Moreover, Bill C-284 raises issues with regard to civil laws and rights and privacy laws in the provinces and territories. The federal government cannot really interfere in these issues.
What I am trying to say is that worthwhile though the member's intent may be, the Canada Health Act is not the proper place to regulate such matters which constitutionally fall under provincial jurisdiction and should be better handled at that level. The federal government cannot dictate to a province or territory how to run its health care plan, much less tell it how to run institutions. All it can do under the Canada Health Act is to place conditions on transfer payments to the provinces and territories.
At a meeting of health ministers in Victoria recently, provincial and territorial ministers reaffirmed their support for the principles of the act and agree to continue to collaborate in interpreting and applying its provisions. Provincial and territorial ministers agreed with the federal Minister of Health to work together to develop a vision for the future of medicare.
Contrary to the misunderstanding of certain parties, the Canada Health Act is not an impediment to the management changes which are needed to meet medicare's challenges. In fact, the flexibility inherent in the act has always been one of its strengths.
Since the enactment of the act in 1984, the federal government has attempted to work with the provinces in order to make the act a viable piece of legislation. The federal government recognizes that provinces and territories have primary responsibility for the management, organization and the delivery of health care services, including institutions and health care providers. Sufficient flexibility to operate and administer their health care insurance plans is obviously necessary if they are to meet the regional and local needs and conditions.
At the August conference, provincial premiers and territorial leaders were unanimous in their support of the publicly funded national health care system and reaffirmed their commitment to the principles of the Canada Health Act. It would be dangerous therefore, to tamper with those principles when they have received such wholehearted support. If we want medicare to survive, we must be vigilant against seemingly innocuous tampering as against more blatant threats such as user charges which as we know arise now and then.
I come back to the point that while the protection of health care workers is a serious concern and one which I share with the hon. member, the Canada Health Act is not the vehicle with which to address it. At the same time, the department has been involved with the prevention of infectious diseases and the protection of emergency response personnel for a very long time and is continuing to work with them on issues of concern. Let me give a few examples of our recent achievements in this area.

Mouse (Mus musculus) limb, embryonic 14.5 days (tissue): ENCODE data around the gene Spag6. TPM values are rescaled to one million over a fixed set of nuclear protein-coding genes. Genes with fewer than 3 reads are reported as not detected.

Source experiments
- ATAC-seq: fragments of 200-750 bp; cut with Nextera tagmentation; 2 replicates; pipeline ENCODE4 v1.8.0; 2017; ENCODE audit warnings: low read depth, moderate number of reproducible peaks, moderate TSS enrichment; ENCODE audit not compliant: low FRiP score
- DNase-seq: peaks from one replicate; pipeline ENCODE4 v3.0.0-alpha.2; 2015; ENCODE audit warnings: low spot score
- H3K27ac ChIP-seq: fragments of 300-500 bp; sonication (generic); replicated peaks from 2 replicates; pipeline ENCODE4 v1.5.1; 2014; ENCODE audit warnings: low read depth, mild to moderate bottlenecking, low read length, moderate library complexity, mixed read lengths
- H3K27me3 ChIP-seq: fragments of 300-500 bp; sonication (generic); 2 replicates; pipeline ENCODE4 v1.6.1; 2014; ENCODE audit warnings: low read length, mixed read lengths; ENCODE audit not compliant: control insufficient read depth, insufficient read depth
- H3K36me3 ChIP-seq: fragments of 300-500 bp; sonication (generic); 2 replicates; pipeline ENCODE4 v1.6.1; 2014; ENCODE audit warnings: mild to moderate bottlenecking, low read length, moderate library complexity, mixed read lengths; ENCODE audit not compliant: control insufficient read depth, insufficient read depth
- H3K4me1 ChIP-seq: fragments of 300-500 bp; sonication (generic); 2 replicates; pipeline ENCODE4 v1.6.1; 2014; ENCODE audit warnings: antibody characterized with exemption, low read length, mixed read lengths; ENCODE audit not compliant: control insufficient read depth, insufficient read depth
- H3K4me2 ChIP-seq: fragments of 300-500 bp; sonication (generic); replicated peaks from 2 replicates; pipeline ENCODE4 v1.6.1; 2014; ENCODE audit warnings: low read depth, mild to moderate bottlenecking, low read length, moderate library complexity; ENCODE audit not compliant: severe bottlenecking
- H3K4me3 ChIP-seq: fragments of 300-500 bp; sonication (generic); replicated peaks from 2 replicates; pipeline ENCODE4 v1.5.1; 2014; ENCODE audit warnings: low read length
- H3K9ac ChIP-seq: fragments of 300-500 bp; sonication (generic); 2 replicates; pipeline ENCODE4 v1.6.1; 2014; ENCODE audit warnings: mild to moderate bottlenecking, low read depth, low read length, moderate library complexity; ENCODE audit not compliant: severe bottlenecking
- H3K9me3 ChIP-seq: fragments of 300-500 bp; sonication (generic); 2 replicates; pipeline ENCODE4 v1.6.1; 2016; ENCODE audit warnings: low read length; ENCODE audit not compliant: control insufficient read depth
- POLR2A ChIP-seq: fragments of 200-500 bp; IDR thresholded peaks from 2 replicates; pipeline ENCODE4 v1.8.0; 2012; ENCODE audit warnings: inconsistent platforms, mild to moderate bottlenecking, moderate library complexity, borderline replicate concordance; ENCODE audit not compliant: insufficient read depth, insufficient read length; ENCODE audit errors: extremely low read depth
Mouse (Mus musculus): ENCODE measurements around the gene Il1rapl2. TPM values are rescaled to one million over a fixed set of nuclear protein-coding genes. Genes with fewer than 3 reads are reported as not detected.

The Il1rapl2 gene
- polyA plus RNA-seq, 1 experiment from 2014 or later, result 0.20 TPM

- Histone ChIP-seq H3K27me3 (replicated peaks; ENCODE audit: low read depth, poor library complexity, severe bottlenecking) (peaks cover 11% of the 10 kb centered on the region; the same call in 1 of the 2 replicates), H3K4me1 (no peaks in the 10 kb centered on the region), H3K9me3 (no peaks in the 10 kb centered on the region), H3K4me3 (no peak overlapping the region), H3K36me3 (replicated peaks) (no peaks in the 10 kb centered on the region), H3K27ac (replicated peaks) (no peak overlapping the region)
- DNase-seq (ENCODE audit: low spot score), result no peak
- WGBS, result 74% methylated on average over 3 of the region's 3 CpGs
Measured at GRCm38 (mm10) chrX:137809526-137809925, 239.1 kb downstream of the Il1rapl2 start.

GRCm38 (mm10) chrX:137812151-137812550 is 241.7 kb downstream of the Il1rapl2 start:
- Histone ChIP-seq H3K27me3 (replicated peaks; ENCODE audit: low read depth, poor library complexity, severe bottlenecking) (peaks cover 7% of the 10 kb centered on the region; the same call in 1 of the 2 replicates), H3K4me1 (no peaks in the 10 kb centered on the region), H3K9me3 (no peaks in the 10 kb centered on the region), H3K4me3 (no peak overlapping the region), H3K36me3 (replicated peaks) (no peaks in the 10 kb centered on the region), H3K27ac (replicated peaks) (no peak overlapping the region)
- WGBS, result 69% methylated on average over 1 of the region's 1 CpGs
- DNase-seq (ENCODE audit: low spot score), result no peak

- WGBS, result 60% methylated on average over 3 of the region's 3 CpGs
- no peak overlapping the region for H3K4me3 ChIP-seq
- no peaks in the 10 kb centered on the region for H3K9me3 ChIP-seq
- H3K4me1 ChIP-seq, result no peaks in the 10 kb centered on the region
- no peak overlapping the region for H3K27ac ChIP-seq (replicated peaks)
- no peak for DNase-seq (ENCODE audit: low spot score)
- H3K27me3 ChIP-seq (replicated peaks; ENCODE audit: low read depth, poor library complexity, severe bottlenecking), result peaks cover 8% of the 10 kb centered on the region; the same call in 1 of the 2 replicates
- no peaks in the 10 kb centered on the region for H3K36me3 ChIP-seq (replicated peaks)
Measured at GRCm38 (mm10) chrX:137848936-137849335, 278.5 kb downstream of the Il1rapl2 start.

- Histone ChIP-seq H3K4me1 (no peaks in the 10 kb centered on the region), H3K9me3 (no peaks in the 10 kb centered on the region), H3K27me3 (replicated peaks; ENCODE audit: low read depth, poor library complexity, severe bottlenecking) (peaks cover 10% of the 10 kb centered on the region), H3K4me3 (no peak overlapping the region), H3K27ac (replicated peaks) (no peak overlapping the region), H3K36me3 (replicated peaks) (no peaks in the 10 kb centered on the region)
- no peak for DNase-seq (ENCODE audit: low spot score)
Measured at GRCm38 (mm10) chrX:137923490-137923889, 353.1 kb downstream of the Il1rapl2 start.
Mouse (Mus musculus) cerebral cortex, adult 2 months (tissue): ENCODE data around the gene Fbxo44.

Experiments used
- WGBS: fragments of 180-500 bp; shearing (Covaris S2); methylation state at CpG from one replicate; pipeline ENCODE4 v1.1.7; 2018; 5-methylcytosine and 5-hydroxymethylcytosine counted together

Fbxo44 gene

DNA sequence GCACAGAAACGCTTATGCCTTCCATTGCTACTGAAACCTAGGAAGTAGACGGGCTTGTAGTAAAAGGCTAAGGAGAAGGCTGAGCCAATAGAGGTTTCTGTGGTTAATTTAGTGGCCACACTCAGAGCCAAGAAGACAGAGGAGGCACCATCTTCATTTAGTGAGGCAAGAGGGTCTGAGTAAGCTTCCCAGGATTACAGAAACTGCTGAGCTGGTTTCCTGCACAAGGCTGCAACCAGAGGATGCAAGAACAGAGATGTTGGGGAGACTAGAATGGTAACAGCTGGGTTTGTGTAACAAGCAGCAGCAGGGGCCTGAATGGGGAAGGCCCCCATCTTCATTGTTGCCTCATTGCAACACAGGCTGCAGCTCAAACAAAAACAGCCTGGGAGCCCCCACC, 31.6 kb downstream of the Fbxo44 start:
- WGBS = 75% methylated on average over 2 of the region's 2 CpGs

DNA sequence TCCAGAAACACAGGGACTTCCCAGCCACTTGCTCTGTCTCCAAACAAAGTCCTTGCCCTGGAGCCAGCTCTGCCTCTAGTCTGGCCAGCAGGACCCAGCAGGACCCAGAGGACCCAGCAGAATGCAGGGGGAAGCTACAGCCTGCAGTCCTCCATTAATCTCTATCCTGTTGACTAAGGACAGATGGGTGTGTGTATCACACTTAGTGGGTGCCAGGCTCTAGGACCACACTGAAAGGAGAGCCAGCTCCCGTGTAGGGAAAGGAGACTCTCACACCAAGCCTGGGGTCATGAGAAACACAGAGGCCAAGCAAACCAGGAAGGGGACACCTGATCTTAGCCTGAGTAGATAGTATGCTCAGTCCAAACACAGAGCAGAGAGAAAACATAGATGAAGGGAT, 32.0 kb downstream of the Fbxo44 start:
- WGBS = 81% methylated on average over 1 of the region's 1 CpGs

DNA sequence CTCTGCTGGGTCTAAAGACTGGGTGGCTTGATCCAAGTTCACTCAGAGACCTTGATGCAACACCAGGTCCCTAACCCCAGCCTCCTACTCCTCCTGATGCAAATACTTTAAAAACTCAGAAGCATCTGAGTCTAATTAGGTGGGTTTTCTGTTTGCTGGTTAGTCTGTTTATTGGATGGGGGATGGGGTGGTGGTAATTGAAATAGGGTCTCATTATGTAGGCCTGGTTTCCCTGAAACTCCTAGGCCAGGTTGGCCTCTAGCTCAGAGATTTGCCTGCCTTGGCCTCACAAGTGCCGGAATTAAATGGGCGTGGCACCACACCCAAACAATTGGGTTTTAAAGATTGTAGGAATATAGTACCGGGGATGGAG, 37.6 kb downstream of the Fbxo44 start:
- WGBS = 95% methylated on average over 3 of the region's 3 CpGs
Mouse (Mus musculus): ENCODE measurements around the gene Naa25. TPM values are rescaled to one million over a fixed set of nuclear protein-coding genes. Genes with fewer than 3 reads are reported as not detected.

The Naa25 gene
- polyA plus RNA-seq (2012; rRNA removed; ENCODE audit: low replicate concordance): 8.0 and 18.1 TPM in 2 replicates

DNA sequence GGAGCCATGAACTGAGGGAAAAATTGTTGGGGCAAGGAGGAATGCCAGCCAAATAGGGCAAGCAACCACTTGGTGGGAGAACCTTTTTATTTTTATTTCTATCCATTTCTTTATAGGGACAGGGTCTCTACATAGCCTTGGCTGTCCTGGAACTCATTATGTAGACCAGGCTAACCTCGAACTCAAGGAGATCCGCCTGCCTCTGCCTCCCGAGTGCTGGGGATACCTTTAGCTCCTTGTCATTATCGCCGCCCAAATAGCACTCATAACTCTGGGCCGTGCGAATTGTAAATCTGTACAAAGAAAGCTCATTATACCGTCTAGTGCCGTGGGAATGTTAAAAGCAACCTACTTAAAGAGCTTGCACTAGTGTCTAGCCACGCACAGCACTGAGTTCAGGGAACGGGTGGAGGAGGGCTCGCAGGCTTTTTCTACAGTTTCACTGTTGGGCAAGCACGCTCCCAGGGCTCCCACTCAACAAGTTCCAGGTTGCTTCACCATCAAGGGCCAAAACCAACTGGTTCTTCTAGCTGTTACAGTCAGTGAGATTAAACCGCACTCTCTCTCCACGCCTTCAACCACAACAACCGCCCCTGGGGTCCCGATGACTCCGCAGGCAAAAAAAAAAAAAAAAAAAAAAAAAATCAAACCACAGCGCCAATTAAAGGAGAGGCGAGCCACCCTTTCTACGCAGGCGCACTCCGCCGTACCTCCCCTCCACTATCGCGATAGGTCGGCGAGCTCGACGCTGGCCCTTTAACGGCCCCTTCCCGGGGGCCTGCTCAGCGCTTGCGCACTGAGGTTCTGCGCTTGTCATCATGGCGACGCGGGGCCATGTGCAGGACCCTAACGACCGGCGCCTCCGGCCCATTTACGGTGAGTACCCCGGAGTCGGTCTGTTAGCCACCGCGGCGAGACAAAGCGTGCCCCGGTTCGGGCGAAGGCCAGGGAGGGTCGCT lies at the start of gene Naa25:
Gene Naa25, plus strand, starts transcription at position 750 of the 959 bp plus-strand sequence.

In 1994 a national symposium on risk and prevention of infectious diseases for emergency response personnel was held to explore the same question the member is talking about and to look at implementing where possible preventive and protective actions for those workers.
In June of this year a consensus conference was held with the objective of establishing guidelines the provinces and territories could use to develop and implement an infectious disease notification protocol for emergency responders. These guidelines are good examples of how the provinces and territories look to the federal government to provide a leadership and co-ordinating role in discussing issues related to health protection.
I have confidence in the ability of emergency response workers as the ones who are best qualified to seek solutions in conjunction with their provincial and territorial governments, health professionals and experts in infectious diseases. They have our support.
The Canada Health Act which protects our universal and comprehensive health care system agrees with that commitment. However, facing the challenges and finding solutions to problems which arise over the years took commitment as well and the commitment is still there today.
Today we can look back with pride on our past accomplishments, but we cannot be satisfied to rest on our laurels. The systems and the federal provincial relationships face many challenges and the issue raised by Bill C-284 is such a challenge. To this end, we as a federal Ministry of Health have taken the appropriate steps to support the concerns and efforts of the emergency response workers. At the same time the federal government cannot support an amendment which has no place in the Canada Health Act.
I encourage all hon. members to participate in the discussion of this issue with emergency response workers at the constituency level and to take appropriate steps to assist them in this important and worthy objective.